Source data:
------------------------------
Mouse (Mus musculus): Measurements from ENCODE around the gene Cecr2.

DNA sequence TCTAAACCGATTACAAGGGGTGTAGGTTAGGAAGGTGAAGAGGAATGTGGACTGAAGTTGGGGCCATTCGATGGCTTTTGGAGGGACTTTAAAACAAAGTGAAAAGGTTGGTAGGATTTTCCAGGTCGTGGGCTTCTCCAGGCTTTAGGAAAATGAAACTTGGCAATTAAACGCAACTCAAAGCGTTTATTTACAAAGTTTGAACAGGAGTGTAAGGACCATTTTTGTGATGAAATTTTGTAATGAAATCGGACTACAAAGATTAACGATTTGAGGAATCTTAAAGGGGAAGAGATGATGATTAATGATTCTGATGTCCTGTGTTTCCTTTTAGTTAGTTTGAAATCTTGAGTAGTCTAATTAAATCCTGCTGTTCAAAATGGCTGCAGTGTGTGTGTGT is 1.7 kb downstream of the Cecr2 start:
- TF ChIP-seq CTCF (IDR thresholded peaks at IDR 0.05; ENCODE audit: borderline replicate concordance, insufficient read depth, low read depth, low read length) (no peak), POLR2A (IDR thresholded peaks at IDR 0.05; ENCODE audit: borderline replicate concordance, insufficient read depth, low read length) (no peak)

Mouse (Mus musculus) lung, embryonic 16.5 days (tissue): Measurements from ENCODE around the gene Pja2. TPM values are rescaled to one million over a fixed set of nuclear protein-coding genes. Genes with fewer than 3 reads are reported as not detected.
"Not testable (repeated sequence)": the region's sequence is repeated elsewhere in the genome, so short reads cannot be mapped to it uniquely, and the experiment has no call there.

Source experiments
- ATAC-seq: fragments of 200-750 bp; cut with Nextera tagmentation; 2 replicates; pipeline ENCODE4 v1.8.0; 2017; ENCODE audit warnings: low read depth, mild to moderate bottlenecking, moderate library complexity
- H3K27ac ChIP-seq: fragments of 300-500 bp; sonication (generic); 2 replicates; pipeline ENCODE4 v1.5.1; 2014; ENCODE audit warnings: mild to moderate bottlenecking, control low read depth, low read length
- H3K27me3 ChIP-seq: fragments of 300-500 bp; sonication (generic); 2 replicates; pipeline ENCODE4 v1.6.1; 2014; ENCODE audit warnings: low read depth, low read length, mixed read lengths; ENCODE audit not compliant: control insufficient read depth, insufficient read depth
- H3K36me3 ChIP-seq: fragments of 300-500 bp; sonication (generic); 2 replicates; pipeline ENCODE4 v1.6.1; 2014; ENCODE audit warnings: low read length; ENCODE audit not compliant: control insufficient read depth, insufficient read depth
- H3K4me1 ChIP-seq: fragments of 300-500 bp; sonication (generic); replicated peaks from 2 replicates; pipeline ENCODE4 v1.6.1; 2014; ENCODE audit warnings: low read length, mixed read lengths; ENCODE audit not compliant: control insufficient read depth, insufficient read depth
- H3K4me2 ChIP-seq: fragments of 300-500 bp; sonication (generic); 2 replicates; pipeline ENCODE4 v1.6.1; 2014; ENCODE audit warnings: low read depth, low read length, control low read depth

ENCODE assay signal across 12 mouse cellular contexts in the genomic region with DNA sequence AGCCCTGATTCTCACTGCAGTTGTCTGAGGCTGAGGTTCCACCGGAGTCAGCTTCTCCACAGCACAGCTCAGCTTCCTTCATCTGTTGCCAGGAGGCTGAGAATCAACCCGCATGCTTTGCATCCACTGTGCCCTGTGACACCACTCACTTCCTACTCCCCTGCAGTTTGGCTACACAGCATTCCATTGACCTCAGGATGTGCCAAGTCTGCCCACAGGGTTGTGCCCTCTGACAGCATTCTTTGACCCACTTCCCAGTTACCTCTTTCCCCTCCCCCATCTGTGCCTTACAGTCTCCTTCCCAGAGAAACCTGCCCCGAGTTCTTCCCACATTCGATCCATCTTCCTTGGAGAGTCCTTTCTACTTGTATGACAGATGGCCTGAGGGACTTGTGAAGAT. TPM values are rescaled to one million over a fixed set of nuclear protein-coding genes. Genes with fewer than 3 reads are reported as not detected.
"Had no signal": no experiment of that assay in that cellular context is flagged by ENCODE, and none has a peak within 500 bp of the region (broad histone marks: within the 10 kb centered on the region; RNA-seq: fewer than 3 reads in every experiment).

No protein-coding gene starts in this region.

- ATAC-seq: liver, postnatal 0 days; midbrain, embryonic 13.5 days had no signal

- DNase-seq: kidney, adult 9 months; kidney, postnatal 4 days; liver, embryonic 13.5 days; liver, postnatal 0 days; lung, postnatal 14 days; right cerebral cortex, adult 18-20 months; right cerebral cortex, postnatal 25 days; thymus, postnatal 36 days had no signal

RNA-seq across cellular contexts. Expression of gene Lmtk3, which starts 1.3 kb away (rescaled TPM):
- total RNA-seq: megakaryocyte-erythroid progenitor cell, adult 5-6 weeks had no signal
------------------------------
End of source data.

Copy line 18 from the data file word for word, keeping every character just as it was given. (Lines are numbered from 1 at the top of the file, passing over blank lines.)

RNA-seq across cellular contexts. Expression of gene Lmtk3, which starts 1.3 kb away (rescaled TPM):